Kangaroo research program confirms rare albino wallaroos on Mount Panorama

August 6, 2014, University of Technology, Sydney
Juvenile albino wallaroo. Credit: Tim Bergen

A UTS scoping survey for its Bathurst kangaroo research program has identified rare albino wallaroos in the Mount Panorama precinct – site of the internationally iconic car racing circuit.

Bathurst councillor Jess Jennings approached the Bathurst Kangaroo Project last week to identify an animal in a photo he had taken on his phone while running in the public reserve. Clearer images were immediately sought, with local wildlife photographer Tim Bergen discovering at least two albino wallaroos, a female and her joey. These photographs were then forwarded to UTS's macropod scientist Dr Daniel Ramp for confirmation.

"I'd previously heard about the albino wallaroos, so when I was asked if I could get clear photos I was happy to oblige and learn more about these special animals," Mr Bergen said.

"The wallaroo shape is very distinctive and their yellow tails normally indicate female wallaroos. It was a thrill to find that the albino wallaroo mother seems to have an older albino daughter and a younger non-albino female joey.

"I've since learned that there are different types of albinism determined by which genes are affected, and the animals' yellow tails might also be a clue to the type of albinism they have," he said.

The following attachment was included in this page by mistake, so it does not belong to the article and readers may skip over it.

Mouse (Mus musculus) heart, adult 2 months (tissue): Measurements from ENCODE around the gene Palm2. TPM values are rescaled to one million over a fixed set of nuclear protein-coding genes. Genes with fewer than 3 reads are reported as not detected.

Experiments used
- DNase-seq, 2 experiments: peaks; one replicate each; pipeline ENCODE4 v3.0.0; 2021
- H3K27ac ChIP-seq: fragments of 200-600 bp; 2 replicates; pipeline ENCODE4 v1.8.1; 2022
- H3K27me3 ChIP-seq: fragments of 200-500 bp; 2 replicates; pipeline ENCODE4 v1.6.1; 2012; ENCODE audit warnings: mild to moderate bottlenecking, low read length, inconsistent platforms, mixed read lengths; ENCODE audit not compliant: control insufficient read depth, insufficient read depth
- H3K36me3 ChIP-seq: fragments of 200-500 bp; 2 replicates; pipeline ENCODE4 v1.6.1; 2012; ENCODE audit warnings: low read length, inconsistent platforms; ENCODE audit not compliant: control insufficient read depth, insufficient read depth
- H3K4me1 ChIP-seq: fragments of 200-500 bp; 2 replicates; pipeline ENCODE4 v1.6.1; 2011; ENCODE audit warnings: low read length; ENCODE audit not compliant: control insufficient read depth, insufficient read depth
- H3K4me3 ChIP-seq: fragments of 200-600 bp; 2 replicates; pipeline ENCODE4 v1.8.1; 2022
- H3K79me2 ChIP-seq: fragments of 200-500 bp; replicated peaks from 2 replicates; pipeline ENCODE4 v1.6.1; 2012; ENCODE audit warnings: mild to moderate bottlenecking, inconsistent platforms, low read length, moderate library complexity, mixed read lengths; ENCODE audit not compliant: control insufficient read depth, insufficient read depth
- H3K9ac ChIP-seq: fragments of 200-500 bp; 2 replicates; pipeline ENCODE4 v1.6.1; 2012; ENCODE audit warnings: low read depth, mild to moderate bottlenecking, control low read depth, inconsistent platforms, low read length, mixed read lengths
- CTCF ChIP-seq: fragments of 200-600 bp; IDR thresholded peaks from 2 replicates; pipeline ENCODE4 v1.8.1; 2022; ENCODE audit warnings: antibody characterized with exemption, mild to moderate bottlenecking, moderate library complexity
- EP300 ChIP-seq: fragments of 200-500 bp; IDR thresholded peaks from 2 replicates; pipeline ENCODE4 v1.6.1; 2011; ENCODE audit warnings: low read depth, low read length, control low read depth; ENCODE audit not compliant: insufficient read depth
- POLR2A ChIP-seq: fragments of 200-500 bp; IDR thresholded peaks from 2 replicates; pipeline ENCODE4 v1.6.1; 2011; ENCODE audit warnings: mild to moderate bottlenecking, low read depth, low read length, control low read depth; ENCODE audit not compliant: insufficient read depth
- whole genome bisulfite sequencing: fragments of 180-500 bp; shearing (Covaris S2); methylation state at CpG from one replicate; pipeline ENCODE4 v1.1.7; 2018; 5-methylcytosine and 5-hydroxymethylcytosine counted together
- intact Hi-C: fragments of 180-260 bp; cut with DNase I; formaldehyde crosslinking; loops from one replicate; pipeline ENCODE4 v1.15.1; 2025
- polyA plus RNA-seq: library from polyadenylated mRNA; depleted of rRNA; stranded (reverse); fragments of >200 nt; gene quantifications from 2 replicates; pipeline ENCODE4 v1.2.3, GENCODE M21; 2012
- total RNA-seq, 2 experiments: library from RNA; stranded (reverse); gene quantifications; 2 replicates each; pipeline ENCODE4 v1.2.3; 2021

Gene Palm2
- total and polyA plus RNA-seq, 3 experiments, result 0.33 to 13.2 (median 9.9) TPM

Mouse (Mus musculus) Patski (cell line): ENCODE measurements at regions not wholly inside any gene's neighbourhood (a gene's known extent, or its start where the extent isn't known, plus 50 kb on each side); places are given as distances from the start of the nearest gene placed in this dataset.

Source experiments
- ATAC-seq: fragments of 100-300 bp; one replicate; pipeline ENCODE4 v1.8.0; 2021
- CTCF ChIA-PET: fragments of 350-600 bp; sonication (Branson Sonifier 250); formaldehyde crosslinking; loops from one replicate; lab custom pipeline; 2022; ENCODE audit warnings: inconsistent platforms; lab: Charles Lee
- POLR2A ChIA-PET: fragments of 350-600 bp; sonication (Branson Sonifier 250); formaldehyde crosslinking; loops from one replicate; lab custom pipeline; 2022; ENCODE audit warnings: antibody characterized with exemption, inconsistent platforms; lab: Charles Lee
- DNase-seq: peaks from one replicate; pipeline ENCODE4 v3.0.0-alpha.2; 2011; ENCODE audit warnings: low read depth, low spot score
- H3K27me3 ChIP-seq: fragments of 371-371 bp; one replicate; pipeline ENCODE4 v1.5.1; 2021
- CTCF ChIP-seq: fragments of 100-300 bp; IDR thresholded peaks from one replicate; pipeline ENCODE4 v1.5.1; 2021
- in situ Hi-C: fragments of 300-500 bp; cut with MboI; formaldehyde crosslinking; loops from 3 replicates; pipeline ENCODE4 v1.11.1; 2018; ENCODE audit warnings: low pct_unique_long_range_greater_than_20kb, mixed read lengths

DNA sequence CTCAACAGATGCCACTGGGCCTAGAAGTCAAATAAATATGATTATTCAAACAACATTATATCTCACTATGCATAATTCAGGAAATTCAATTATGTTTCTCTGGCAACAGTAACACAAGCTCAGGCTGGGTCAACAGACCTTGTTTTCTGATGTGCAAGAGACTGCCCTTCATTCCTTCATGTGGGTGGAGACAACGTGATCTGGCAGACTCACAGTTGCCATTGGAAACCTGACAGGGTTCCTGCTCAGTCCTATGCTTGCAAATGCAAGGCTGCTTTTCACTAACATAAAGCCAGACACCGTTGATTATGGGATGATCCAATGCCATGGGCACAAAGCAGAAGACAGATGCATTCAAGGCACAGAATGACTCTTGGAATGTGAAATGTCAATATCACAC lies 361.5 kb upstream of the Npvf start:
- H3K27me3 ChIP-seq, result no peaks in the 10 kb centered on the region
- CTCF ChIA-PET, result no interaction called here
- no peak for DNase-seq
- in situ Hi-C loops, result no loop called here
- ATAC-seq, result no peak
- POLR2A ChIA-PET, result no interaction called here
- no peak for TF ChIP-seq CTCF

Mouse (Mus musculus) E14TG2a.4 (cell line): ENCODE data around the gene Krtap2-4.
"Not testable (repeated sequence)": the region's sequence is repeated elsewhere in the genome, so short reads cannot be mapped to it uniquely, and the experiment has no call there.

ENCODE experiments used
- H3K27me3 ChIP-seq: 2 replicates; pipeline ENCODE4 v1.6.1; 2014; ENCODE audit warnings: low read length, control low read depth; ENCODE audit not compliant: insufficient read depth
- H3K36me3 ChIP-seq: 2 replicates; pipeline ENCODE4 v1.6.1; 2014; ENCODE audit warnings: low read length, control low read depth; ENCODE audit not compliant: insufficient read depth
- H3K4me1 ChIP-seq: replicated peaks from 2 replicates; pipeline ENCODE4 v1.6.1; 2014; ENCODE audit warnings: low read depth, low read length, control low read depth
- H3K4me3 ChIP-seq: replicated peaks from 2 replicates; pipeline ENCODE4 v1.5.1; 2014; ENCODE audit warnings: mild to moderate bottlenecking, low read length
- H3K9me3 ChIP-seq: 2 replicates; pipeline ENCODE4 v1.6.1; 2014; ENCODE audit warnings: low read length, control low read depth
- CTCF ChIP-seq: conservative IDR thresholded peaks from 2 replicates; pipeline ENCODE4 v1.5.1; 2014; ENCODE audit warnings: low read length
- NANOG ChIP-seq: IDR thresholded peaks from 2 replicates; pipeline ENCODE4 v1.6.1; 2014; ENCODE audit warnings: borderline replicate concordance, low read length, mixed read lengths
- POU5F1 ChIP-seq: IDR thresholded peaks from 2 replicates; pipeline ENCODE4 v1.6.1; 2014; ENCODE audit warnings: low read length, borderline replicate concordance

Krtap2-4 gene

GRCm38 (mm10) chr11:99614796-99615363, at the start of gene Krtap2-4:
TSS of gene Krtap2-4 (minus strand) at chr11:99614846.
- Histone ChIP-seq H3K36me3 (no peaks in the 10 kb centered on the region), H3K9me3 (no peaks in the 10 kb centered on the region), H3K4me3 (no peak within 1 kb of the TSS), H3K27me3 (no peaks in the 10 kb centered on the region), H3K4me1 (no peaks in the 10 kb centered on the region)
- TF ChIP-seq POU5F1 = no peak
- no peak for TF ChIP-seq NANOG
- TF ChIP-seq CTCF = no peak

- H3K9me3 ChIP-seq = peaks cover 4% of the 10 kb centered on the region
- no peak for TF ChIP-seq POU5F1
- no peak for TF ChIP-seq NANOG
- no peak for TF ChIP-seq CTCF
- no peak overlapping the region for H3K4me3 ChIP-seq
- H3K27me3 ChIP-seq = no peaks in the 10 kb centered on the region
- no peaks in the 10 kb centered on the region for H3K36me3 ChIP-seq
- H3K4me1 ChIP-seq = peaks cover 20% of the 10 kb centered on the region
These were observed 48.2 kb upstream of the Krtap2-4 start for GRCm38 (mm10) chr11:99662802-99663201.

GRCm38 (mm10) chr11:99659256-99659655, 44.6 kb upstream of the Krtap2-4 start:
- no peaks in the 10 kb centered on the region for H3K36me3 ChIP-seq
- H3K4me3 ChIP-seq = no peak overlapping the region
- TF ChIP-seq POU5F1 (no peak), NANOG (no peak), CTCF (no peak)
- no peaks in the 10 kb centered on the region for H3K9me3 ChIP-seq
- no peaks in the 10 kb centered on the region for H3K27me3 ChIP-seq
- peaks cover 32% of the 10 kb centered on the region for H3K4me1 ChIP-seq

Dr Ramp, who is leading the UTS kangaroo research program in Bathurst, had spotted a white wallaroo on an initial visit to the mount earlier this year and was keen to get a clearer look.

"Albinism in wildlife is rare. Just a handful of wild albino macropods are mentioned in the scientific literature and public press, although zoos breed them as attractions," he said.

Albino wallaroo family. Credit: Tim Bergen
"Given the rarity of albinism genes and the odds against these recessive genes coming together to produce albino offspring, we knew there had to be an explanation about the origins of the albino wallaroo and her albino offspring.

"Knowing that the old Joseph Banks Nature Park at the back of the mount had released all its macropods when it was shut down about 20 years ago, we made inquiries about any albino wallaroos that might have been there.

"Sure enough, respected Bathurst naturalist and former ranger for the reserve, Ian McArtney, confirmed that a male albino wallaroo had been resident at the park.

"Without an available female carrying the rare recessive albinism gene that wallaroo's direct and many offspring were never albinos.

"Several isolated generations later there are now enough of the recessive genes in the Mount Panorama wallaroo population to come together to start producing albino wallaroos.

"The possibility of seeing more albino wallaroos in the precinct certainly raises the scientific value of the mount's macropod population.

"It is frequently thought that animals do not survive long in the wild as their vision can be impaired and they can be observed more easily by predators. Despite living near a racetrack these rare wallaroos appear to be doing well and are healthy.